3 MIN. DE LECTURA
(Updates peso to close, adds stocks and bonds)
BUENOS AIRES, Dec 3 (Reuters) - Argentina's peso currency extended its losses against the U.S. dollar on Wednesday on persistent demand for safe-haven greenbacks, while stocks and bonds rose for a second straight session in light trade.
Global recession fears are driving U.S. dollar purchases by Argentine firms, pushing the local currency to levels not seen since a sharp devaluation in 2002 at the height of a devastating economic and political crisis.
Foreign exchange traders in Buenos Aires say the central bank is allowing the peso to weaken in order to bolster Argentine exports, moderating dollar sales that have put the brakes on the peso's slide in recent months.
"The big influence continues to be demand for dollars from private banks and companies ... with reduced dollar sales by exporters who are only selling their products when they need to," said Fernando Izzo, an analyst at ABC Mercado de Cambios.
Exporters of soy, corn and wheat are a major source of dollars in Argentina's money market and low global prices have brought activity to a near standstill in local grains markets.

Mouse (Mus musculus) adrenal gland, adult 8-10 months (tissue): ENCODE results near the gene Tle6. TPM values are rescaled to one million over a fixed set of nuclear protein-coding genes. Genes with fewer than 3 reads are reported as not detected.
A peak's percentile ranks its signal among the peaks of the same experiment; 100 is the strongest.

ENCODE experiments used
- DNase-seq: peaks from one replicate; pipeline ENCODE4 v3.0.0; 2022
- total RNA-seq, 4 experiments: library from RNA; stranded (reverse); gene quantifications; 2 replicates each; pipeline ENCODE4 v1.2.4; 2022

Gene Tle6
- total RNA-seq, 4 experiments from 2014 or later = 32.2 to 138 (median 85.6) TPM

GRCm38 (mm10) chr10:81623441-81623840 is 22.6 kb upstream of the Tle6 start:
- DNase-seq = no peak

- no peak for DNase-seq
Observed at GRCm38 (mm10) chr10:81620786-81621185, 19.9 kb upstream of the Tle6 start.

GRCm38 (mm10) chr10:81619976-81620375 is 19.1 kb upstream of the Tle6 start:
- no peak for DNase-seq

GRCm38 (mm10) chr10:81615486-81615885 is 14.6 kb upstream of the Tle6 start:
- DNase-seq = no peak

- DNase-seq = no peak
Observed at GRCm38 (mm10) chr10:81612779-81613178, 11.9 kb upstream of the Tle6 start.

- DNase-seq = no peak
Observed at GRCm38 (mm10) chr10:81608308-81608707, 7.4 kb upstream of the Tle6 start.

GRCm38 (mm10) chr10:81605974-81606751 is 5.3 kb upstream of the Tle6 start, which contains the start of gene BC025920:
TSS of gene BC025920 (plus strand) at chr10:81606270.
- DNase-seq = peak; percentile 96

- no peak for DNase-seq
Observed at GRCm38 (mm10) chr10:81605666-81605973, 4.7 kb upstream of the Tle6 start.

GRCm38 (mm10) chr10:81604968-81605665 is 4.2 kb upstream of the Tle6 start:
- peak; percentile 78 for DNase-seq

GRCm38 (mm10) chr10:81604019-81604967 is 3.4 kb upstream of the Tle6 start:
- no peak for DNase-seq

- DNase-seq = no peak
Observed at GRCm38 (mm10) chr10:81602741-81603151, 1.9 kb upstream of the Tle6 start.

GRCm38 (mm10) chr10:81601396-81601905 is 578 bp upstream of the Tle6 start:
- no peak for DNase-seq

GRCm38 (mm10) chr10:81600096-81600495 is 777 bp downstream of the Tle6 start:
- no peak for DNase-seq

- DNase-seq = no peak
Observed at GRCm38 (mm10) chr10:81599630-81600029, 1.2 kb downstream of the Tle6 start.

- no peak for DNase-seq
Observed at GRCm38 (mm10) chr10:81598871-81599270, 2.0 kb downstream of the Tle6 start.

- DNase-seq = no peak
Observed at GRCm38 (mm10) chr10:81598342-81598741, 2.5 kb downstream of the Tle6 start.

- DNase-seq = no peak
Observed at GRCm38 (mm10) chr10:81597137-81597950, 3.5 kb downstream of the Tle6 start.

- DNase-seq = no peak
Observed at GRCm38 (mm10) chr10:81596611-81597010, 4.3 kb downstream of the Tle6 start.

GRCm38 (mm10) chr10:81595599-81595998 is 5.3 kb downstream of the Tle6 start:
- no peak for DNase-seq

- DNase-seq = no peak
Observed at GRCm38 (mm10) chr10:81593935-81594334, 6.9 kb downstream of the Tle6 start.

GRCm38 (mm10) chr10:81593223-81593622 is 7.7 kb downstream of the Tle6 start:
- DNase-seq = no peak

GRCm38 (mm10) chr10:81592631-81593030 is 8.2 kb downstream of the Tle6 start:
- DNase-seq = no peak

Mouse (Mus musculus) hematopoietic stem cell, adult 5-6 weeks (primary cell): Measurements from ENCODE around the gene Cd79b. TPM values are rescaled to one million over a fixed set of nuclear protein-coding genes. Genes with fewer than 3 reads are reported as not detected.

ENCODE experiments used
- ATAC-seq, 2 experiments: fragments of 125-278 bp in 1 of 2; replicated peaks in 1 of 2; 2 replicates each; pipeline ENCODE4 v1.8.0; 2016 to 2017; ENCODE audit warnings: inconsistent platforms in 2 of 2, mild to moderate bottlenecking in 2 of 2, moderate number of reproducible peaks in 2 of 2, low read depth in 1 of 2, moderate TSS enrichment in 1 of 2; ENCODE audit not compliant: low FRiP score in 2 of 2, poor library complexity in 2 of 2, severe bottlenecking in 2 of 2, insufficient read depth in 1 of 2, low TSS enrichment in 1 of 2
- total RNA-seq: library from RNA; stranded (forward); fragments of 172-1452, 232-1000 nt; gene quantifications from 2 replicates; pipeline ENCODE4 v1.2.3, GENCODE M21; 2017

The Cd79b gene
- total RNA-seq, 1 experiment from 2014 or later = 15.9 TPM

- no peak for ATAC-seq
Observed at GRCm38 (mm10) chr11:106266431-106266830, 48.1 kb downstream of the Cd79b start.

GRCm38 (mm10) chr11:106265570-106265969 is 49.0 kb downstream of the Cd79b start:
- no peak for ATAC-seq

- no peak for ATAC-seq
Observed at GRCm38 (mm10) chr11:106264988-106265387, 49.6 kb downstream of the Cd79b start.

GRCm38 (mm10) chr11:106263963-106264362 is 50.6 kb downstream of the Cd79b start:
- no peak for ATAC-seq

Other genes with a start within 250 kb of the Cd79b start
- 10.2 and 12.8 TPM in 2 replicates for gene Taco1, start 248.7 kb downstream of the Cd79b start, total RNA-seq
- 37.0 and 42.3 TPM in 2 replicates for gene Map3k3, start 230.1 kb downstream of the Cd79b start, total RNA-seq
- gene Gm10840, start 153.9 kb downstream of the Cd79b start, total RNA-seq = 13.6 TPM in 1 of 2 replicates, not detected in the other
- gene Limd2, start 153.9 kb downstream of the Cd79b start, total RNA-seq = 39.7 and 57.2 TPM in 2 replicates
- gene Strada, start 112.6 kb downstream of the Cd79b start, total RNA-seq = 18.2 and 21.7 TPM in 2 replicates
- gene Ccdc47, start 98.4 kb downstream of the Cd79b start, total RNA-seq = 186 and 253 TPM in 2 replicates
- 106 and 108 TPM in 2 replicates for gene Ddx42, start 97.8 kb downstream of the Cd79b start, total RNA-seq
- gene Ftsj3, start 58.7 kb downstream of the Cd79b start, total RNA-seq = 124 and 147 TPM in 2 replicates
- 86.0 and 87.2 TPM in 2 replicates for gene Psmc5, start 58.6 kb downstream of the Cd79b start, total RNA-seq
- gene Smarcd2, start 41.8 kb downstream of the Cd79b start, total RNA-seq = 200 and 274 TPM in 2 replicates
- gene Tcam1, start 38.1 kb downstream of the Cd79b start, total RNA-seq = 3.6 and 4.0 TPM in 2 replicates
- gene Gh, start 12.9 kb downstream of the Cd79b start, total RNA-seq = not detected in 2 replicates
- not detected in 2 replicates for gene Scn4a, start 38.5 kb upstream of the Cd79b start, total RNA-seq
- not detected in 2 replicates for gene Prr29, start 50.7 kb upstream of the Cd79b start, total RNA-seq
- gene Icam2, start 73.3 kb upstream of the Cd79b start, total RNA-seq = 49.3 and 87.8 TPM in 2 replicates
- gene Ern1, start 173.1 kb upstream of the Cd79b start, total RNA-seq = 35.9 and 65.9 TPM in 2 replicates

In interbank trade, the peso was down 0.37 percent against the U.S. currency at 3.4075/3.41 per dollar ARS=RASL, a low not seen since January 2002, when Argentina was gripped by one of its worst economic and political crises.
So far this year, Argentina's formal peso has depreciated 7.6 percent against the dollar.
But Argentine industrial leaders have been calling for a weaker peso to allow them to preserve their competitiveness compared with neighboring Brazil, Argentina's top export market. Brazil's real currency BRBY has shed 28.1 percent since the start of the year.
In informal trade between foreign exchange houses, as measured by Reuters ARSB=, the peso was down 1.3 percent at 3.465/3.47 per dollar, a level last seen in late October.
On the stock market, the benchmark MerVal index .MERV closed up 1.93 percent to 970.19 points in light and choppy trade, boosted by banking stocks and Wall Street's recovery.
The MerVal's gains were led by banks including BBVA Banco Frances (FRA.BA), which rose 4.69 percent to 3.35 pesos per share.
On the broad market, volume was a meager $13.8 million and of active issues 35 advanced, 19 retreated and 10 were unchanged.
Meanwhile, locally traded government bonds inched higher due to selective buying by private investors and state-run banks, but trade volume remained thin.
Bonds closed up 0.8 percent on average in over-the-counter trade, led by dollar-denominated Disc paper ARDISCD=RASL, which climbed 1.0 percent, according to the ask price. (Reporting by Jorge Otaola; Writing by Helen Popper)